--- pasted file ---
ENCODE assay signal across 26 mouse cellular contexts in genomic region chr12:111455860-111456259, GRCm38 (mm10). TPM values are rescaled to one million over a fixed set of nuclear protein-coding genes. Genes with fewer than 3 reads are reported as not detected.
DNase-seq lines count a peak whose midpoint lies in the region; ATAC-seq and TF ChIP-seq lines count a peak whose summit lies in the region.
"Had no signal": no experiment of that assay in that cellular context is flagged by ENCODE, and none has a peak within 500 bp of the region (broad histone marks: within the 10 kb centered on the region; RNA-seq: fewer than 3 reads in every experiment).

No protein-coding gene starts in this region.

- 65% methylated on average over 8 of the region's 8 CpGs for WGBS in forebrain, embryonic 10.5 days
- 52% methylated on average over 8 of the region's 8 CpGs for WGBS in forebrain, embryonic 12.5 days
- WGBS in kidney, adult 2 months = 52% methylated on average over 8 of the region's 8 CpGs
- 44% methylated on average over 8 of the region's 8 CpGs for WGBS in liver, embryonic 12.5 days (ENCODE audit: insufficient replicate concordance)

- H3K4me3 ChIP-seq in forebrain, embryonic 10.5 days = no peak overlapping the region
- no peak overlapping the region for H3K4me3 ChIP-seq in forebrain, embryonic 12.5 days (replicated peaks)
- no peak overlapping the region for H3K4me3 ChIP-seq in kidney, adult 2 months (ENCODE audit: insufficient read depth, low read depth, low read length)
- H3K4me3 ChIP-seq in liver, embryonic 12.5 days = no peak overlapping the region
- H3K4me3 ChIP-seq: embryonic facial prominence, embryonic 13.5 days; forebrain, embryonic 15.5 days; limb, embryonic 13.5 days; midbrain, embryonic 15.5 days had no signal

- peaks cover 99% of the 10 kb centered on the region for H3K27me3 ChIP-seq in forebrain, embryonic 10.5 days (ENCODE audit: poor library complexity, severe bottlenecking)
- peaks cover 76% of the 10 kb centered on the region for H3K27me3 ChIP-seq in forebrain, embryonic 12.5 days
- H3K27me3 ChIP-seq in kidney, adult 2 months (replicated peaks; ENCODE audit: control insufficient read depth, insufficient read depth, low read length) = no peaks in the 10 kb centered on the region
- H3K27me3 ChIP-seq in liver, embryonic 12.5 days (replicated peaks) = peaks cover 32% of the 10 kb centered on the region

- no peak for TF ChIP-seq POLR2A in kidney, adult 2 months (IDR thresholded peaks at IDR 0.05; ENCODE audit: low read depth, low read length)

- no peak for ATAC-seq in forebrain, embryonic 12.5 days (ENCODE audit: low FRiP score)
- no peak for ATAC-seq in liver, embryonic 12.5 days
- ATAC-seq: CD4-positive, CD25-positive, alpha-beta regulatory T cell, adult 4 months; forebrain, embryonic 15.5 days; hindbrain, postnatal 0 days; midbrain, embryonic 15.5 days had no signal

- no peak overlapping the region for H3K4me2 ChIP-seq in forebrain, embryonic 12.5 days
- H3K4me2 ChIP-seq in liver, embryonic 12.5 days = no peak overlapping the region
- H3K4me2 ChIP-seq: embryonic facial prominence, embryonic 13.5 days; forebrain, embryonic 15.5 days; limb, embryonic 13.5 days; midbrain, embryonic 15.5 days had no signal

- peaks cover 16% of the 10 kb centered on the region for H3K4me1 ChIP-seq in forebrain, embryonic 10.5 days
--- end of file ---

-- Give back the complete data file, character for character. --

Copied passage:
ENCODE assay signal across 26 mouse cellular contexts in genomic region chr12:111455860-111456259, GRCm38 (mm10). TPM values are rescaled to one million over a fixed set of nuclear protein-coding genes. Genes with fewer than 3 reads are reported as not detected.
DNase-seq lines count a peak whose midpoint lies in the region; ATAC-seq and TF ChIP-seq lines count a peak whose summit lies in the region.
"Had no signal": no experiment of that assay in that cellular context is flagged by ENCODE, and none has a peak within 500 bp of the region (broad histone marks: within the 10 kb centered on the region; RNA-seq: fewer than 3 reads in every experiment).

No protein-coding gene starts in this region.

- 65% methylated on average over 8 of the region's 8 CpGs for WGBS in forebrain, embryonic 10.5 days
- 52% methylated on average over 8 of the region's 8 CpGs for WGBS in forebrain, embryonic 12.5 days
- WGBS in kidney, adult 2 months = 52% methylated on average over 8 of the region's 8 CpGs
- 44% methylated on average over 8 of the region's 8 CpGs for WGBS in liver, embryonic 12.5 days (ENCODE audit: insufficient replicate concordance)

- H3K4me3 ChIP-seq in forebrain, embryonic 10.5 days = no peak overlapping the region
- no peak overlapping the region for H3K4me3 ChIP-seq in forebrain, embryonic 12.5 days (replicated peaks)
- no peak overlapping the region for H3K4me3 ChIP-seq in kidney, adult 2 months (ENCODE audit: insufficient read depth, low read depth, low read length)
- H3K4me3 ChIP-seq in liver, embryonic 12.5 days = no peak overlapping the region
- H3K4me3 ChIP-seq: embryonic facial prominence, embryonic 13.5 days; forebrain, embryonic 15.5 days; limb, embryonic 13.5 days; midbrain, embryonic 15.5 days had no signal

- peaks cover 99% of the 10 kb centered on the region for H3K27me3 ChIP-seq in forebrain, embryonic 10.5 days (ENCODE audit: poor library complexity, severe bottlenecking)
- peaks cover 76% of the 10 kb centered on the region for H3K27me3 ChIP-seq in forebrain, embryonic 12.5 days
- H3K27me3 ChIP-seq in kidney, adult 2 months (replicated peaks; ENCODE audit: control insufficient read depth, insufficient read depth, low read length) = no peaks in the 10 kb centered on the region
- H3K27me3 ChIP-seq in liver, embryonic 12.5 days (replicated peaks) = peaks cover 32% of the 10 kb centered on the region

- no peak for TF ChIP-seq POLR2A in kidney, adult 2 months (IDR thresholded peaks at IDR 0.05; ENCODE audit: low read depth, low read length)

- no peak for ATAC-seq in forebrain, embryonic 12.5 days (ENCODE audit: low FRiP score)
- no peak for ATAC-seq in liver, embryonic 12.5 days
- ATAC-seq: CD4-positive, CD25-positive, alpha-beta regulatory T cell, adult 4 months; forebrain, embryonic 15.5 days; hindbrain, postnatal 0 days; midbrain, embryonic 15.5 days had no signal

- no peak overlapping the region for H3K4me2 ChIP-seq in forebrain, embryonic 12.5 days
- H3K4me2 ChIP-seq in liver, embryonic 12.5 days = no peak overlapping the region
- H3K4me2 ChIP-seq: embryonic facial prominence, embryonic 13.5 days; forebrain, embryonic 15.5 days; limb, embryonic 13.5 days; midbrain, embryonic 15.5 days had no signal

- peaks cover 16% of the 10 kb centered on the region for H3K4me1 ChIP-seq in forebrain, embryonic 10.5 days